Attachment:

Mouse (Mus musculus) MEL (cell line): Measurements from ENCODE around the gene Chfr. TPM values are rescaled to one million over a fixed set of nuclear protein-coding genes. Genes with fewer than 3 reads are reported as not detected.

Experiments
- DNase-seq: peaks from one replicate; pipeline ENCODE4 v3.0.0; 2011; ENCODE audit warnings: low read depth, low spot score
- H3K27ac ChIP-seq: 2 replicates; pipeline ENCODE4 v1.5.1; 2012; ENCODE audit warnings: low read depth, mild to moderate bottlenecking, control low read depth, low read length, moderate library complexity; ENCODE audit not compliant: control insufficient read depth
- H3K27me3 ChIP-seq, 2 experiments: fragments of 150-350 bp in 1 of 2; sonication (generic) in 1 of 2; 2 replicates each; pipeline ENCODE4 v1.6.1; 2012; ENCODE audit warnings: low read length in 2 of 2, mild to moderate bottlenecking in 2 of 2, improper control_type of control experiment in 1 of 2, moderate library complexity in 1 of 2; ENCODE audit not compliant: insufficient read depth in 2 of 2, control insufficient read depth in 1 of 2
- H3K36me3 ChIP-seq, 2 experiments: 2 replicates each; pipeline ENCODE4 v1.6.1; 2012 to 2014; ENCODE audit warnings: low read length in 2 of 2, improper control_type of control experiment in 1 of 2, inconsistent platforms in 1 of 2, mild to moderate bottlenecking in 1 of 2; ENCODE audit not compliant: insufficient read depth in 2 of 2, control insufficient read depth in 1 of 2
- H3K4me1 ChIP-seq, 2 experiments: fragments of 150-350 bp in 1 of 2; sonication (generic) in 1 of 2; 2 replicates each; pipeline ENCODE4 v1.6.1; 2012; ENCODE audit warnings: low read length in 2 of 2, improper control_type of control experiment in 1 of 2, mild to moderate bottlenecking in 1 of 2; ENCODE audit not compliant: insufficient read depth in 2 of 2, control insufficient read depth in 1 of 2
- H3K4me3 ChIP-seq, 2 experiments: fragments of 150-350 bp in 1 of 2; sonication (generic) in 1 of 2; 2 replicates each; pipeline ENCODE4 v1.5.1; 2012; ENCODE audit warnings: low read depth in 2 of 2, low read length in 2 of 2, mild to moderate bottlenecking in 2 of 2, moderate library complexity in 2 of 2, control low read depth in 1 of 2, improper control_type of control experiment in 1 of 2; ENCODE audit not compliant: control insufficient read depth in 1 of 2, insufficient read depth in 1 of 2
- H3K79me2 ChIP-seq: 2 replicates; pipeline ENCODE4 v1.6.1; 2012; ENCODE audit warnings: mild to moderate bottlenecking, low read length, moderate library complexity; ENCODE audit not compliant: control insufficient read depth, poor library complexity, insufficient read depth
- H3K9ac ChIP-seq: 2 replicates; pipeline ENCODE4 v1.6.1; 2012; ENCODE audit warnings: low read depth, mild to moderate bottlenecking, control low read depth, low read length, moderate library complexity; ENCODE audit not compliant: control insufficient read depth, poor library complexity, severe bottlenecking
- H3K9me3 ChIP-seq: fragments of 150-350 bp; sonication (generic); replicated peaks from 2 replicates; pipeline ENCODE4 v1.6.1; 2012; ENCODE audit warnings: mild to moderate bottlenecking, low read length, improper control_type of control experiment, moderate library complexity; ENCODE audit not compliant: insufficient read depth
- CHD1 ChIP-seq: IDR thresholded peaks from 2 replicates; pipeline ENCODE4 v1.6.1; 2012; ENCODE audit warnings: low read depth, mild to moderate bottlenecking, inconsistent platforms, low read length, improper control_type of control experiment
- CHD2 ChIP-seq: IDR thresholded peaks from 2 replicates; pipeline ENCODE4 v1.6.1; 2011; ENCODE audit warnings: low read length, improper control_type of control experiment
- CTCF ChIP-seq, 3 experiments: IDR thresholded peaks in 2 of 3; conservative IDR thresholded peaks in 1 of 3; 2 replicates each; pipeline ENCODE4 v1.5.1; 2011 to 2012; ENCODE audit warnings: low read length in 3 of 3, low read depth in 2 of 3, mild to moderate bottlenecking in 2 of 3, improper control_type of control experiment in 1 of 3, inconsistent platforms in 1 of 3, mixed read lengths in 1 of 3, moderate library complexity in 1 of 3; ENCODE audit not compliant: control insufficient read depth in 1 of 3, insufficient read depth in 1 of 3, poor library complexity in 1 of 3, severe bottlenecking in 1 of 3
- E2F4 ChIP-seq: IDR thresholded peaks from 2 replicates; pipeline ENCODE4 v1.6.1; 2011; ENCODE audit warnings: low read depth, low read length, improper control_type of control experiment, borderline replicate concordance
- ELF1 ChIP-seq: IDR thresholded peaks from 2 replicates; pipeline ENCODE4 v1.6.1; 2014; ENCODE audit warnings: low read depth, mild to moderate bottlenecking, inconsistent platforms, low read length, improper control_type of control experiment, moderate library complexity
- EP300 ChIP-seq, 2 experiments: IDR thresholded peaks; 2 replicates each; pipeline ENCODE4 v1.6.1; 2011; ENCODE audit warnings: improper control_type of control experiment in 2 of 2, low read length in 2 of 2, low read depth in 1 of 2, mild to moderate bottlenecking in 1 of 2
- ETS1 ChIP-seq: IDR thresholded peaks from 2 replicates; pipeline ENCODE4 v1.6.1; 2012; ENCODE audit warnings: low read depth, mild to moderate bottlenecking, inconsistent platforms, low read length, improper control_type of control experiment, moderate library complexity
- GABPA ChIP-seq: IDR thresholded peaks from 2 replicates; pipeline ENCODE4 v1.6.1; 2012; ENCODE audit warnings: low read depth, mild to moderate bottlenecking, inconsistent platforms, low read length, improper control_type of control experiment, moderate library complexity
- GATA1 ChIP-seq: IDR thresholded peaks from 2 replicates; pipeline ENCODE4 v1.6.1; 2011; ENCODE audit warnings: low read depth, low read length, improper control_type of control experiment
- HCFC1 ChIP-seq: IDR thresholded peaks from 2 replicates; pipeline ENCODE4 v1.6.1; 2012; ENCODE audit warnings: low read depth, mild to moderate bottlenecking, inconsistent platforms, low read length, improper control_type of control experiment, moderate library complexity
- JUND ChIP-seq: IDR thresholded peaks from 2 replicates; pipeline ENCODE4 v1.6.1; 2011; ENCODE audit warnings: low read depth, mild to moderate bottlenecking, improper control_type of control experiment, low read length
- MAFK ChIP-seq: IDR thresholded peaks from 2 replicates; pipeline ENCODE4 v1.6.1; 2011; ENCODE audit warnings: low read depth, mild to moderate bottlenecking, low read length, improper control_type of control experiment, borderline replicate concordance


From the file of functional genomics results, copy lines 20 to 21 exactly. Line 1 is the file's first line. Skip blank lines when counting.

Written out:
- GATA1 ChIP-seq: IDR thresholded peaks from 2 replicates; pipeline ENCODE4 v1.6.1; 2011; ENCODE audit warnings: low read depth, low read length, improper control_type of control experiment
- HCFC1 ChIP-seq: IDR thresholded peaks from 2 replicates; pipeline ENCODE4 v1.6.1; 2012; ENCODE audit warnings: low read depth, mild to moderate bottlenecking, inconsistent platforms, low read length, improper control_type of control experiment, moderate library complexity